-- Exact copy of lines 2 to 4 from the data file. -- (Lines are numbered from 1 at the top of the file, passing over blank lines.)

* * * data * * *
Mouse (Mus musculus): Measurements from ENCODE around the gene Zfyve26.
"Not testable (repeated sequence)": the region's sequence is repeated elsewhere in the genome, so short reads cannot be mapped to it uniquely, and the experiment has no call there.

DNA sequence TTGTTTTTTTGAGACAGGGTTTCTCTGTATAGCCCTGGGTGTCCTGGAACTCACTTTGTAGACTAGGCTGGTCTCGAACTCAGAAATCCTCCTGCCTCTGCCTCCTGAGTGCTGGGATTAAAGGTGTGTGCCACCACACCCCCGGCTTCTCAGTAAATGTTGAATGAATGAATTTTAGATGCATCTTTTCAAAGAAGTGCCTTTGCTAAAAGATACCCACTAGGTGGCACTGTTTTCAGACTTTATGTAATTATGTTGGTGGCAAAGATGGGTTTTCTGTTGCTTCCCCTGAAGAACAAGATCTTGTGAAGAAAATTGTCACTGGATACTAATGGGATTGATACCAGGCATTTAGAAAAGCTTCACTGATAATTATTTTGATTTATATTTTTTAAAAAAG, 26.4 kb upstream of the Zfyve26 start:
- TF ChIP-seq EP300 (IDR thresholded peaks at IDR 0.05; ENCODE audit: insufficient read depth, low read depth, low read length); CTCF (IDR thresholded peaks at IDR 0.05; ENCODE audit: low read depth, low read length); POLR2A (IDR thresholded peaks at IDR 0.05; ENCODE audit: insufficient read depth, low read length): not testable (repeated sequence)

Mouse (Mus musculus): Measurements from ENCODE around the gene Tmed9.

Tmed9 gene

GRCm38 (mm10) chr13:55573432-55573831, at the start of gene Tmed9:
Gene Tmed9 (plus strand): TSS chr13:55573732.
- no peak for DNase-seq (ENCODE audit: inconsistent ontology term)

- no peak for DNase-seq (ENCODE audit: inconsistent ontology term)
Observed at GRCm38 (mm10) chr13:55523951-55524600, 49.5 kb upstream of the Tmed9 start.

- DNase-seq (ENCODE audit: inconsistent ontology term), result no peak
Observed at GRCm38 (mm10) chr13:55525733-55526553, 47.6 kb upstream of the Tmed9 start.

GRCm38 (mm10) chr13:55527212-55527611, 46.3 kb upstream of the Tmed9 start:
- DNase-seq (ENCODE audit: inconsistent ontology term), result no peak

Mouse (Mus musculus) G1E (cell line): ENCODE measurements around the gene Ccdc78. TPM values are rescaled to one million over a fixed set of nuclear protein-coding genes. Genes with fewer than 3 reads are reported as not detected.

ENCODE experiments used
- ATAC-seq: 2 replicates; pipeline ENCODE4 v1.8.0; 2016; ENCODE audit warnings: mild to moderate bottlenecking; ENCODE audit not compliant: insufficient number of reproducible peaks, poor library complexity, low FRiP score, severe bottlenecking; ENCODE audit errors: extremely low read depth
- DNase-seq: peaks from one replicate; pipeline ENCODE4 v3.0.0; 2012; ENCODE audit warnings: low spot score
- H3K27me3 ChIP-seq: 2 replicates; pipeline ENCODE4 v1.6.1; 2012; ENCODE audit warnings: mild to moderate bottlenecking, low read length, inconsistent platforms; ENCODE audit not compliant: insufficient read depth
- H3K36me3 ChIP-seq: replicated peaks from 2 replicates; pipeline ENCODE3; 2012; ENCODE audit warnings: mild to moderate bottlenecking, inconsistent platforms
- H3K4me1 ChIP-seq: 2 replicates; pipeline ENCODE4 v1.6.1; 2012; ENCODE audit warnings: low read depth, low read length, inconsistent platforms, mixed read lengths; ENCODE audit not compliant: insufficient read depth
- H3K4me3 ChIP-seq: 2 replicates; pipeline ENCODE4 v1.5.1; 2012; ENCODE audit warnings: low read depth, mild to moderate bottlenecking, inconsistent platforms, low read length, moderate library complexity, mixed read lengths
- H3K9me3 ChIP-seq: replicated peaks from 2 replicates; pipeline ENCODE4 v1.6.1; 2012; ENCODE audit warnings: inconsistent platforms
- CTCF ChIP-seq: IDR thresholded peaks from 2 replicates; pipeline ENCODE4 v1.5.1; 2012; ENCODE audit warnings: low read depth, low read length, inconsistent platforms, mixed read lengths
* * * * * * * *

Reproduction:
"Not testable (repeated sequence)": the region's sequence is repeated elsewhere in the genome, so short reads cannot be mapped to it uniquely, and the experiment has no call there.

DNA sequence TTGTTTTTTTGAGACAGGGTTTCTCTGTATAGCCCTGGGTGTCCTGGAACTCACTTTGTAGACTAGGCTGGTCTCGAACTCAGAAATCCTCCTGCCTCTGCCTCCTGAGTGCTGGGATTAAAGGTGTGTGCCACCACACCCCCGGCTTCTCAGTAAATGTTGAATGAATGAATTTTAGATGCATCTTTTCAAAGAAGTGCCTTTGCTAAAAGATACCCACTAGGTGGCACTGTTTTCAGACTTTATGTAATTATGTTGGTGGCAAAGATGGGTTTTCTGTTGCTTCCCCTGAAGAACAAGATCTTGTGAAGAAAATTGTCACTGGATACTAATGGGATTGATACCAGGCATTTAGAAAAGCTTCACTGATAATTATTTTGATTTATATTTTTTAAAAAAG, 26.4 kb upstream of the Zfyve26 start:
- TF ChIP-seq EP300 (IDR thresholded peaks at IDR 0.05; ENCODE audit: insufficient read depth, low read depth, low read length); CTCF (IDR thresholded peaks at IDR 0.05; ENCODE audit: low read depth, low read length); POLR2A (IDR thresholded peaks at IDR 0.05; ENCODE audit: insufficient read depth, low read length): not testable (repeated sequence)